So how are you spending National Tradesmen Day? For those who do not know it is Friday, Sept. 21.

If you are celebrating it by getting the Early Bird Special at the local diner, you are emblematic of the problem. The Bureau of Labor Statistics shows that more than one third of all skilled tradesmen are over the age of 50. As these quality tradesmen begin to retire, the task for contractors to find quality employees will continue to get harder.

The country has spent the last few weeks watching the Republican and Democratic conventions. Nearly every politician who gave a speech talked about bringing jobs back to our country. With unemployment more than 8 percent, that type of rhetoric makes sense. But the dirty little secret that nobody is talking about is that a lot of those jobs are already here, we just do not have enough skilled tradesmen to fill them.

In the last 10 years the United States has lost millions of manufacturing jobs. According to the latest jobs report more than 12 million Americans are unemployed while more than 5 million of those people have been unemployed for six months or longer. In August, the country added just 96,000 jobs.

Quantity or Quality

With those stats a contractor would think finding an employee to hire would not be tough, right? You should be able to pick the cream of the crop. Let me know if I am wrong but in talking with more than a few contractors that does not seem to be the case. I hear about an inability to find qualified individuals who have both the technical knowledge and “soft skills” to perform the HVAC technician job. If the industry can’t find these people when unemployment is so high, what hopes do they have when the economy really starts to turn around? The economy is really going to start to turn around at some point, right?

So National Tradesmen Day should be a time to think of all those professionals — including HVAC technicians — and rightfully salute all that they do for our country and our economy. Especially after this scorching summer, people should admire those folks that kept us cool over the last few months. However, it should also be a time to give some thought on how we can properly train the next generation of tradesmen to make sure they both realize the opportunity in this industry and have the capabilities to thrive.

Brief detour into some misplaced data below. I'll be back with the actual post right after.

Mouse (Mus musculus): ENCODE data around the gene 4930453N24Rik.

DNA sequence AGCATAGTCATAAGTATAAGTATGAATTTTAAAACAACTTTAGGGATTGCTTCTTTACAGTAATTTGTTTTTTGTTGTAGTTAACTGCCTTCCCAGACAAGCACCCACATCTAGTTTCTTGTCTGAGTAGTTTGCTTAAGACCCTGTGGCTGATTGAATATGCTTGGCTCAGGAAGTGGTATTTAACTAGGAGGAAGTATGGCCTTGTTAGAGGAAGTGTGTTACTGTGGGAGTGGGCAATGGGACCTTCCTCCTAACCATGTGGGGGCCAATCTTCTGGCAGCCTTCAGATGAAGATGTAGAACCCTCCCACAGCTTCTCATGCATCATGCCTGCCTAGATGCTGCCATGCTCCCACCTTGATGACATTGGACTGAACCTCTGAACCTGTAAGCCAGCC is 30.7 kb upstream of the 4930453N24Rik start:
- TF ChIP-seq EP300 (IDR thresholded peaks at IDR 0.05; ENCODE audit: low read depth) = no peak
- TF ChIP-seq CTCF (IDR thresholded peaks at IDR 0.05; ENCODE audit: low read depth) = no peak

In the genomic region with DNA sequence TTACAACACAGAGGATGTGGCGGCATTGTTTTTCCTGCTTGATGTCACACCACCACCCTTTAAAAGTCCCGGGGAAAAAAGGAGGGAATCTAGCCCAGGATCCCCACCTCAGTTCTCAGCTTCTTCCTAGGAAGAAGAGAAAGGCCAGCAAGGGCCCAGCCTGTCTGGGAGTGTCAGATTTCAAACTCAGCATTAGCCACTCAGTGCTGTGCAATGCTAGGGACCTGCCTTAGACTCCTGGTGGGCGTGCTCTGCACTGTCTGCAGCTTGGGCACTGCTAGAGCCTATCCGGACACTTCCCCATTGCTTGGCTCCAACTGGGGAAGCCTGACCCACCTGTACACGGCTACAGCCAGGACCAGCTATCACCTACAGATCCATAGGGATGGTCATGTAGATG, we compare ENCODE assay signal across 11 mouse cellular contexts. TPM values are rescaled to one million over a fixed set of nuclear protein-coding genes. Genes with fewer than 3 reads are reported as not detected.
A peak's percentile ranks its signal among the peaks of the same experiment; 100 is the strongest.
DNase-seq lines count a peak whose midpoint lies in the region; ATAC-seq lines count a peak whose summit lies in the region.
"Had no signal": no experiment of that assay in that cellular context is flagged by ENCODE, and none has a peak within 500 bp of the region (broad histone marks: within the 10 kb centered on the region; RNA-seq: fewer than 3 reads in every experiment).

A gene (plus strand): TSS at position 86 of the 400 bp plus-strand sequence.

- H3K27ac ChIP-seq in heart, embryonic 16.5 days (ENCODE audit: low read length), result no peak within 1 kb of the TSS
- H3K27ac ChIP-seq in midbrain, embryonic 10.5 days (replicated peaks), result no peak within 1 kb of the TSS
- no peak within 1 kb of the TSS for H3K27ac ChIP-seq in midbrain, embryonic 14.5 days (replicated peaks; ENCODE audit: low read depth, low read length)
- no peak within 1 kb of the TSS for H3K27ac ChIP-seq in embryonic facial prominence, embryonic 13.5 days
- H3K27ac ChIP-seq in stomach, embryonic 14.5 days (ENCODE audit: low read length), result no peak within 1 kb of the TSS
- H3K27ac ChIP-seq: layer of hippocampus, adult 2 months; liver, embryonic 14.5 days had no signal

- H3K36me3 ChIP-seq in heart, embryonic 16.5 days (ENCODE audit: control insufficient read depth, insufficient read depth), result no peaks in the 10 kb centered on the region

Part of the issue is this industry — like all others — is becoming more and more complex. As technology continues to advance, HVAC equipment is getting much more technical in nature. You just need to look at the products in this issue’s Thermostats and Controls focus to realize the technology in this industry has come a long way, even in just the last 10 years. The consumer – who wants to program his thermostat from his telephone while traveling – demands it.

There is plenty of blame to go around when talking about why these skilled workers do not exist. It would be nice if contractors promoted the trade more as kids are often discouraged by family members from entering a trade rather than going to a four-year college, but I realize contractors are being pulled in many different directions. It would also be nice if high schools would put more of an emphasis on trade work and not try to send everyone to college. But let’s be honest, that is an uphill battle that is probably not going to be won.

Contractors’ Responsibility

At the end of the day it will be up to contractors to try and find the diamonds in the rough and implement an excellent training program. Is it a tough way to run a business? Sure it is, but I don’t see any other choices. Find people with a great work ethic, solid communication skills, and a mechanical aptitude and get them into the fold. If contractors have superior training they should be able to turn these new hires into superstar employees. It will be a big investment of money and time. Odds are you will spend some time training people who will quickly jump ship for some extra cash. But if you invest in the employees properly and create a great place to work, you will be amazed at the loyalty you will buy among your employees.

Publication date: 9/17/2012